November 10, 2011 | By Emily Van Zandt and RedEye
Real talk: I've been lame lately. The decision to defy my worsening health and party until I lost my voice for a solid three days in honor of my 25th combined with my annual “it's cold outside and I should start saving for the holidays anyway” attitude has led to more frequent BYOB trips, followed by bedtimes my grandmother would laugh at. The same cannot be said for my upstairs neighbors. While I've been busy spending quality time with Netflix Instant, they've been having quite a time of it. And they have no issues sharing.
ENTERTAINMENT
November 10, 2011 | By Kyle Kramer and For RedEye
Patrick Stump doesn't claim to be cool. “I don't believe in guilty pleasures,” Stump says, when the subject of pop music comes up. The Fall Out Boy singer's solo album, “Soul Punk,” which dropped Oct. 18, is the cool kind of pop music, though: the kind that draws on Timbaland as much as any punk band and ends up sounding a little like a Prince record. Stump, who caps his tour Friday at Metro, called in during a recent stop in Buffalo to talk with RedEye about Hollywood parties, socialism and what hip-hop fans think of his...
ENTERTAINMENT
May 13, 2013 | By Kyle Kramer and RedEye special contributor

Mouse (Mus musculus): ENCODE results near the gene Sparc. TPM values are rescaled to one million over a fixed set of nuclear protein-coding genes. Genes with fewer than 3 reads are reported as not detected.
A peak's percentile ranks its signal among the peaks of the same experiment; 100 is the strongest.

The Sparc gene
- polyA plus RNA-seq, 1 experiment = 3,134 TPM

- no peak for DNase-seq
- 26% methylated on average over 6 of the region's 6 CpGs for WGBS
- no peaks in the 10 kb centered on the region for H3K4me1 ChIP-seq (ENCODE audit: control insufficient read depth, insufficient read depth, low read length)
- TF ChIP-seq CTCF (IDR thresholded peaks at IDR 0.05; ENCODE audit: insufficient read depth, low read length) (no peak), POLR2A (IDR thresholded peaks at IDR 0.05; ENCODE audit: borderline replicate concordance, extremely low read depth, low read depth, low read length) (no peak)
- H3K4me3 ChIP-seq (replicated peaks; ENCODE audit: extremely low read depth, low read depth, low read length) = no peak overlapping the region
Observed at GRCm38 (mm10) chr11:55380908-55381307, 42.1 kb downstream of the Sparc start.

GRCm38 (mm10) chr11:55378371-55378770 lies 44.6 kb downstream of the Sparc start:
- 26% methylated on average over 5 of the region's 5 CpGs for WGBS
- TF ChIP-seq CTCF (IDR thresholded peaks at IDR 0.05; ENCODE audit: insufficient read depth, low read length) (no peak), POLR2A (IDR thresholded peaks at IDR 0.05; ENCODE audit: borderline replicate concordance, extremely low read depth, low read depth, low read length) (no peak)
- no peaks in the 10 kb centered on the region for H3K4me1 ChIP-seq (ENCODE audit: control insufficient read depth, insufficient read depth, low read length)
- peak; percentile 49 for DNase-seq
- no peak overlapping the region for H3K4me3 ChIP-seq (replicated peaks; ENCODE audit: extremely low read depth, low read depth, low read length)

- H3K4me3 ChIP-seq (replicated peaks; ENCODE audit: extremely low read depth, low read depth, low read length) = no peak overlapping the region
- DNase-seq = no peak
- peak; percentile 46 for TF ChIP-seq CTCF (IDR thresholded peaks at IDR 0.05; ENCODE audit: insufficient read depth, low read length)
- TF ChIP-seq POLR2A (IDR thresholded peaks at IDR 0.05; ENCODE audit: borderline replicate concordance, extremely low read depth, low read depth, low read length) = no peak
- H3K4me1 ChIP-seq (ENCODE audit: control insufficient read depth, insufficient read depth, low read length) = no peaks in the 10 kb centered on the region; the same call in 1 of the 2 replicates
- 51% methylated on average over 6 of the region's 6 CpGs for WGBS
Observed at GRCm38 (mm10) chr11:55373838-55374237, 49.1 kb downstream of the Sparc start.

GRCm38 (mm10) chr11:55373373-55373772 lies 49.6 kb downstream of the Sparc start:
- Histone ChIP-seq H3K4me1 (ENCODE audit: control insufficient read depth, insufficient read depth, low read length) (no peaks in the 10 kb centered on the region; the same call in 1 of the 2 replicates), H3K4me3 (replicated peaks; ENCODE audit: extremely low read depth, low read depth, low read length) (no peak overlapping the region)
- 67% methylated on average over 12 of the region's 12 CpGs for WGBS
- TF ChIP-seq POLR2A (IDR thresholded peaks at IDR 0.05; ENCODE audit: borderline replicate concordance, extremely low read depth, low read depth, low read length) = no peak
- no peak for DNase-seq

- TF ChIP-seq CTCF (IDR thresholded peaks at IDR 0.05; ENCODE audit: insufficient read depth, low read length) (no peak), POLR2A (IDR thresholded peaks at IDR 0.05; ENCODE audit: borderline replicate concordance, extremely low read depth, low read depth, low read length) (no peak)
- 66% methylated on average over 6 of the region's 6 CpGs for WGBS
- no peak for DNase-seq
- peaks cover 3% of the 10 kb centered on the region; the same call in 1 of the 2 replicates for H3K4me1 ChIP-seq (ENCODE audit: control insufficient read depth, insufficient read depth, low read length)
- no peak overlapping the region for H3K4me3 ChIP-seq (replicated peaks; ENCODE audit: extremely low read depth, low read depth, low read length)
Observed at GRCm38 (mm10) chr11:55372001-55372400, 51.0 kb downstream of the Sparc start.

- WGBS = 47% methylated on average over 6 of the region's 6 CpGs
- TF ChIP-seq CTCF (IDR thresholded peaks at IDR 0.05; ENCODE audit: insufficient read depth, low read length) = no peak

** (out of four) We gravitate toward pop stars for many reasons: They provide unmistakable glamor,  a worldview so unique it offers an escape and, sometimes, large-scale public drama. Perhaps most fundamentally, pop music gives us the illusion that its creator has tapped into some great cosmic secret only expressible in song. Former child star and current grown-up star Demi Lovato offers none of these things. She doesn't provide a concrete idea we can all latch onto, nor does she even give us a blank slate onto which we can project.
NEWS
January 24, 2013 | By Niki Fritz, @fritzfrack and For RedEye
It's been an intense month for Madam Secretary Hillary Clinton. After recovering from a fall, the subsequent concussion and a blood clot, Clinton spent six hours Wednesday giving testimony about the terrorist attack in Libya. On behalf of the American people, I would like to treat Clinton to a beer after a doozy of a week. Here are the Top 15 reasons why I want to grab a brew with her. 1. Clinton is the [bleep]. She has been my hero since I was 11. I still remember parts of her 1996 speech at the U.N. Women's Conference in Beijing.
ENTERTAINMENT
December 3, 2012 | By Kyle Kramer and RedEye special contributor